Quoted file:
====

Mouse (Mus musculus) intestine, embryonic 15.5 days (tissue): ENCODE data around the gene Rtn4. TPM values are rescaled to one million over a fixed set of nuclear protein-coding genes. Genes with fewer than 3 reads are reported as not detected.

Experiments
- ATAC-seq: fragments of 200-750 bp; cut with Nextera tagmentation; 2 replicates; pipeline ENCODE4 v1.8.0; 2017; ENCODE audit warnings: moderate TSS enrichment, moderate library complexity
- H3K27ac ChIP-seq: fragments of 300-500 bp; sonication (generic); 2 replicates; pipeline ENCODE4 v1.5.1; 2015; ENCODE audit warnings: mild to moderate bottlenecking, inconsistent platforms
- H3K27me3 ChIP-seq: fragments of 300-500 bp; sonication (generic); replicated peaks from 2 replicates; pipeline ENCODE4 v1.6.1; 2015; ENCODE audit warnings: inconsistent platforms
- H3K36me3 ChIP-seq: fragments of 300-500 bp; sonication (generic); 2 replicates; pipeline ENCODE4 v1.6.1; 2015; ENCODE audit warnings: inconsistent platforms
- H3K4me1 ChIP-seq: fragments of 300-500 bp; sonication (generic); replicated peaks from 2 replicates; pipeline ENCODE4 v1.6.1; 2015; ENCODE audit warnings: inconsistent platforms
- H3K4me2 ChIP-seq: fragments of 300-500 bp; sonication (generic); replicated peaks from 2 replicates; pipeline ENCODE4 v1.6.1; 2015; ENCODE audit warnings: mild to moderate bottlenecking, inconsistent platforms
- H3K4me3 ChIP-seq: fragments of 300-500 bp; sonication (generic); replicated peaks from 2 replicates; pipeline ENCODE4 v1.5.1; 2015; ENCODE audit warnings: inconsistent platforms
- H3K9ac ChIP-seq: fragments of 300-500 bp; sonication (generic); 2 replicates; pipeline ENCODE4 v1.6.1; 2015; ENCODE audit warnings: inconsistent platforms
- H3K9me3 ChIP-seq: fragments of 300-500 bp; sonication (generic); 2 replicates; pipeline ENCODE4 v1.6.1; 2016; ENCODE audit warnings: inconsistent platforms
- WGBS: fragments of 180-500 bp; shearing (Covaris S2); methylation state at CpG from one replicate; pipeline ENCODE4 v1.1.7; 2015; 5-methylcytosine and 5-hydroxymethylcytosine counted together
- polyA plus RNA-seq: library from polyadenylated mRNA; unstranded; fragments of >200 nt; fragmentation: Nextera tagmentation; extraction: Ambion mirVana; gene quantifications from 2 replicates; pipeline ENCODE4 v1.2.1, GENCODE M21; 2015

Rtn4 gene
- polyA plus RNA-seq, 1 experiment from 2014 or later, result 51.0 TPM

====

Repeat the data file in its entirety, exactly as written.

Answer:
Mouse (Mus musculus) intestine, embryonic 15.5 days (tissue): ENCODE data around the gene Rtn4. TPM values are rescaled to one million over a fixed set of nuclear protein-coding genes. Genes with fewer than 3 reads are reported as not detected.

Experiments
- ATAC-seq: fragments of 200-750 bp; cut with Nextera tagmentation; 2 replicates; pipeline ENCODE4 v1.8.0; 2017; ENCODE audit warnings: moderate TSS enrichment, moderate library complexity
- H3K27ac ChIP-seq: fragments of 300-500 bp; sonication (generic); 2 replicates; pipeline ENCODE4 v1.5.1; 2015; ENCODE audit warnings: mild to moderate bottlenecking, inconsistent platforms
- H3K27me3 ChIP-seq: fragments of 300-500 bp; sonication (generic); replicated peaks from 2 replicates; pipeline ENCODE4 v1.6.1; 2015; ENCODE audit warnings: inconsistent platforms
- H3K36me3 ChIP-seq: fragments of 300-500 bp; sonication (generic); 2 replicates; pipeline ENCODE4 v1.6.1; 2015; ENCODE audit warnings: inconsistent platforms
- H3K4me1 ChIP-seq: fragments of 300-500 bp; sonication (generic); replicated peaks from 2 replicates; pipeline ENCODE4 v1.6.1; 2015; ENCODE audit warnings: inconsistent platforms
- H3K4me2 ChIP-seq: fragments of 300-500 bp; sonication (generic); replicated peaks from 2 replicates; pipeline ENCODE4 v1.6.1; 2015; ENCODE audit warnings: mild to moderate bottlenecking, inconsistent platforms
- H3K4me3 ChIP-seq: fragments of 300-500 bp; sonication (generic); replicated peaks from 2 replicates; pipeline ENCODE4 v1.5.1; 2015; ENCODE audit warnings: inconsistent platforms
- H3K9ac ChIP-seq: fragments of 300-500 bp; sonication (generic); 2 replicates; pipeline ENCODE4 v1.6.1; 2015; ENCODE audit warnings: inconsistent platforms
- H3K9me3 ChIP-seq: fragments of 300-500 bp; sonication (generic); 2 replicates; pipeline ENCODE4 v1.6.1; 2016; ENCODE audit warnings: inconsistent platforms
- WGBS: fragments of 180-500 bp; shearing (Covaris S2); methylation state at CpG from one replicate; pipeline ENCODE4 v1.1.7; 2015; 5-methylcytosine and 5-hydroxymethylcytosine counted together
- polyA plus RNA-seq: library from polyadenylated mRNA; unstranded; fragments of >200 nt; fragmentation: Nextera tagmentation; extraction: Ambion mirVana; gene quantifications from 2 replicates; pipeline ENCODE4 v1.2.1, GENCODE M21; 2015

Rtn4 gene
- polyA plus RNA-seq, 1 experiment from 2014 or later, result 51.0 TPM